Stefania is among the youngest in the group and is the organizer of Miss Trans. As a child, when she still did not know exactly who she was, she always visited the sanctuary with her parents.
However, for the past 10 years she has been doing the pilgrimage with her friends and friends from the ‘Naples Transsexual Association’.
“We all gather together and for me 2nd February is like Christmas. It is a worldwide party for the LGBT community and in particular for us transsexual girls because Mamma Schiavona is the mother of all but she is particularly the mother of the femminielli. We can say that 2nd February marks for us the feast of the femminielli”.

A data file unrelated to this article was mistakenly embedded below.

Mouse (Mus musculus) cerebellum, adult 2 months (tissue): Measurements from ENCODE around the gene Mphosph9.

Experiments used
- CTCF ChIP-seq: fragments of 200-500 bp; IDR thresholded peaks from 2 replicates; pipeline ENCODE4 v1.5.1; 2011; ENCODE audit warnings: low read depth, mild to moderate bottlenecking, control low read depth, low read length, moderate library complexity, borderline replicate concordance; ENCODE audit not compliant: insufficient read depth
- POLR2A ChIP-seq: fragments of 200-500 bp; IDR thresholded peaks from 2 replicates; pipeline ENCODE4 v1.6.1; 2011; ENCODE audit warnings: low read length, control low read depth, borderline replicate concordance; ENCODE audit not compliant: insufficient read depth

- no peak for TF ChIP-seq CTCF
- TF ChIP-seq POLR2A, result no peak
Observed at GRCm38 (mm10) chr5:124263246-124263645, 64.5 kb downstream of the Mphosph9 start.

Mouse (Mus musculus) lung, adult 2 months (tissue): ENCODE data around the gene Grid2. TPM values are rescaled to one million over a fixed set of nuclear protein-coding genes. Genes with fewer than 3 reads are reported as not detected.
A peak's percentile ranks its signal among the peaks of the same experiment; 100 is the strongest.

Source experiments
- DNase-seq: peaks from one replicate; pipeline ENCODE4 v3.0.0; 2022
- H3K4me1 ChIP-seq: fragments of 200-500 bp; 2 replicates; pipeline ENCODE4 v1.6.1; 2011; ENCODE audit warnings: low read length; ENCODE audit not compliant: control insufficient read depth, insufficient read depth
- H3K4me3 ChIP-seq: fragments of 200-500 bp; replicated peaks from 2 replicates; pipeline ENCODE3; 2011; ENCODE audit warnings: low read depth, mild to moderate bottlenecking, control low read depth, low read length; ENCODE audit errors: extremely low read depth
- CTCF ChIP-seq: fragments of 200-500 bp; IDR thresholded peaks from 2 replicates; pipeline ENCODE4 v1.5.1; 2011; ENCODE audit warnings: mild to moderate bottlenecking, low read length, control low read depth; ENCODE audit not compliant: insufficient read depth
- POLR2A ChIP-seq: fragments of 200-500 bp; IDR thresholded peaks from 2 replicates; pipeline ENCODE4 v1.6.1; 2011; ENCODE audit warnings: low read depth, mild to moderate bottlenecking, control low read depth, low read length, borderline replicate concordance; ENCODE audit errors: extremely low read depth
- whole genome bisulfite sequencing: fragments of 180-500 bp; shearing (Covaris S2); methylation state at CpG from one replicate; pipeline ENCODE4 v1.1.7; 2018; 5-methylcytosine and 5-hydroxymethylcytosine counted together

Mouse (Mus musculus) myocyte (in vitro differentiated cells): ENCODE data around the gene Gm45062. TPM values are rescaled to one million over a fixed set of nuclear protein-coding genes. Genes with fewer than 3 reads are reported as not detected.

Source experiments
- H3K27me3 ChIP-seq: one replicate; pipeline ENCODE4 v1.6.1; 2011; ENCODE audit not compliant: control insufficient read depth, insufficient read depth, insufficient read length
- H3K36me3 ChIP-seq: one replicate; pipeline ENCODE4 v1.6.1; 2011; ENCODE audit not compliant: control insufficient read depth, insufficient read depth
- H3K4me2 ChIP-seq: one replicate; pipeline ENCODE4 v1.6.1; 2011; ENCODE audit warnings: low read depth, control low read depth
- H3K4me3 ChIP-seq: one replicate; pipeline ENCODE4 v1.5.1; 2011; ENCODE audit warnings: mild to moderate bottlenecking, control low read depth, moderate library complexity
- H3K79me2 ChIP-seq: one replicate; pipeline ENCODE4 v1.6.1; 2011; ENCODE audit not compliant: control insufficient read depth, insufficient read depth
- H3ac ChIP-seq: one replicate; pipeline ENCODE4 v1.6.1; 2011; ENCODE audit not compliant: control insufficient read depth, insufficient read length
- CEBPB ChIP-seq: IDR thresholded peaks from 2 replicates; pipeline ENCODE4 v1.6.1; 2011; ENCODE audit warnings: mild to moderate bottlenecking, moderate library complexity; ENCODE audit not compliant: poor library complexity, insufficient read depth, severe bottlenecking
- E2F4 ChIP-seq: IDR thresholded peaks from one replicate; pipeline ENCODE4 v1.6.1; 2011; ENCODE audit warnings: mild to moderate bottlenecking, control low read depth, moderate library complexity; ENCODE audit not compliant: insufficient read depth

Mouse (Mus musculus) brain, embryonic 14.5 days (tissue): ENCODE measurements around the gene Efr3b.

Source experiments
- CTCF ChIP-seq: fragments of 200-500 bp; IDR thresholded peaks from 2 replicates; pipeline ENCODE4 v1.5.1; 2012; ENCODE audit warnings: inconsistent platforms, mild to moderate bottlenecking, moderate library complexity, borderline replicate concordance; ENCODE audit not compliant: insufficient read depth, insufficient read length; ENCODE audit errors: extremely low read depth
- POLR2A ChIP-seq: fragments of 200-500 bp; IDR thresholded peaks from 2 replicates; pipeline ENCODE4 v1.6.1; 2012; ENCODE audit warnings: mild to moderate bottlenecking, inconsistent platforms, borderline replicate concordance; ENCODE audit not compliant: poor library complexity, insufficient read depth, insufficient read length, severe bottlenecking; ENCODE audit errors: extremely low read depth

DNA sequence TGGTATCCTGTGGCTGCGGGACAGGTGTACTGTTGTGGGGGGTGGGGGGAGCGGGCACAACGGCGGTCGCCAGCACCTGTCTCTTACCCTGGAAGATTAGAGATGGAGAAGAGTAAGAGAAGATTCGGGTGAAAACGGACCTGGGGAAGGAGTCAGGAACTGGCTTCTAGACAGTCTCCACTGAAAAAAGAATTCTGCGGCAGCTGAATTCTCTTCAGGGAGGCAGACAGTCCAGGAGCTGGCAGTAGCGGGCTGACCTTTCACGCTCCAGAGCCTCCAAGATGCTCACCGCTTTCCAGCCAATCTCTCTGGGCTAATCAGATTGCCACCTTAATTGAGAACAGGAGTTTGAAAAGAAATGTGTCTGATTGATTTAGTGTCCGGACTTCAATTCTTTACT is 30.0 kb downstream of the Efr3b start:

Who knows if Pope Francis is aware of this celebration? He is certainly present as shown by his recent gesture in support of transsexuals last April when he sent help to a transsexual group in Torvaianica (Rome) through the Papal Almoner Cardinal Konrad Krajewski.
Upon hearing the story, Loredana said enthusiastically: “You saw what Bergoglio did? To my memory, I never saw such a thing happen. This Pope has restored my hope in the Church. He has always helped those on the margins of society and now also the transsexuals, invisible among the invisible. With his donation he has shifted attention back to the marginalization which we transsexuals suffer on a daily basis“.